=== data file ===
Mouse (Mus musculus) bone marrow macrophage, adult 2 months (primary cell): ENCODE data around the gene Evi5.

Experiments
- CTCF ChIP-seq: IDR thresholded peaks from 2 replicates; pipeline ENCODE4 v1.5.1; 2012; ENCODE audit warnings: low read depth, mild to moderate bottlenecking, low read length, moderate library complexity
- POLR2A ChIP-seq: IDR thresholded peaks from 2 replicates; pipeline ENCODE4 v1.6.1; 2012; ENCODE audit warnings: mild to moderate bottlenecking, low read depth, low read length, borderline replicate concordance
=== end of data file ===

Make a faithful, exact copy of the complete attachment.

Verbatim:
Mouse (Mus musculus) bone marrow macrophage, adult 2 months (primary cell): ENCODE data around the gene Evi5.

Experiments
- CTCF ChIP-seq: IDR thresholded peaks from 2 replicates; pipeline ENCODE4 v1.5.1; 2012; ENCODE audit warnings: low read depth, mild to moderate bottlenecking, low read length, moderate library complexity
- POLR2A ChIP-seq: IDR thresholded peaks from 2 replicates; pipeline ENCODE4 v1.6.1; 2012; ENCODE audit warnings: mild to moderate bottlenecking, low read depth, low read length, borderline replicate concordance